Stevens began working on the structures of GPCRs more than two decades ago. His group in collaboration with researchers at Stanford University solved the first human GPCR structure, the β2 adrenergic receptor, in 2007a project that took 17 years to complete. Since then the Scripps Research team has been successful in obtaining several other GPCR structures in collaboration with other laboratories around the world.
"The reason we have now solved several human GPCR structures is the strong and robust scientific platform we built at Scripps with NIH support," says Stevens, who is director of the NIH Common Fund Joint Center for Innovative Membrane Protein Technologies, focused on developing and disseminating technologies, and the National Institute of General Medical Sciences PSI:Biology GPCR Network, focused on increasing the knowledge of GPCR biology. "When the NIH funded this research they took a very big chance on high risk/high reward science and it is now paying off in multiple ways from new technologies to new biological insight."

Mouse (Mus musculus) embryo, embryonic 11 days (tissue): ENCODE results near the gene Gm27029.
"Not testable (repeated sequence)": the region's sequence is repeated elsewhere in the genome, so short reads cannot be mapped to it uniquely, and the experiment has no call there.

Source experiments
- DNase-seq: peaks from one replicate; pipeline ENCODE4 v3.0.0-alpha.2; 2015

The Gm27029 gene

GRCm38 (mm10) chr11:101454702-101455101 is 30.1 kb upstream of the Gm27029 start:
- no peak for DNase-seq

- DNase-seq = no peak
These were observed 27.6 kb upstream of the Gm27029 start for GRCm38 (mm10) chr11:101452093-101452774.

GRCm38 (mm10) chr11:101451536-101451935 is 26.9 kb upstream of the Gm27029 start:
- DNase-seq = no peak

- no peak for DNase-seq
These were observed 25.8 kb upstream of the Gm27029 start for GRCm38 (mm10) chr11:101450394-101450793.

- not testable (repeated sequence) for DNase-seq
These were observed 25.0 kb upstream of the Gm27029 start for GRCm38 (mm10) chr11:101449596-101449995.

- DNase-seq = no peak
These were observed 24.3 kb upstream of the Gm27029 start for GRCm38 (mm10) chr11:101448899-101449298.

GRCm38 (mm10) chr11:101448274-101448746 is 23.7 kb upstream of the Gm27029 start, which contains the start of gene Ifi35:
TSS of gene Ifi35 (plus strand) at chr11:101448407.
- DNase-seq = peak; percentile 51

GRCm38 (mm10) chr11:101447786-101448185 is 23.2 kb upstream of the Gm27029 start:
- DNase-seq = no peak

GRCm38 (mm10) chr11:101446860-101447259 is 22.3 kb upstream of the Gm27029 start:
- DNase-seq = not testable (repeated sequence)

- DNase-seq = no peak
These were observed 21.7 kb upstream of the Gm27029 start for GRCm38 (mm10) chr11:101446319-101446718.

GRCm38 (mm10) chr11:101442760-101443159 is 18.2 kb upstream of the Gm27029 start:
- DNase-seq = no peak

Like all proteins, GPCRs consist of long chains of amino acids that assemble themselves in three-dimensional shapes. GPCRs consist of seven helices that span the membrane of a cell. Loops connecting the helices sit both outside the cell membrane and inside the cell.
In the new study, Stevens and colleagues found that when the agonist bound the A2A receptor, helices 5, 6 and 7 underwent a dramatic shift in their positions. In contrast, helices 1 to 4 tended to stay relatively still. "GPCRs appear to be composed of two domains," he explained. "The first four helices appear more rigid than the last three."
In addition, the portions of the receptor sitting outside the cell membrane shifted their positions to accommodate the agonist binding, whereas the segments on the inside of the cell had smaller changes.
The greater flexibility for the outside portions may hold the
|Contact: Mika Ono|
Scripps Research Institute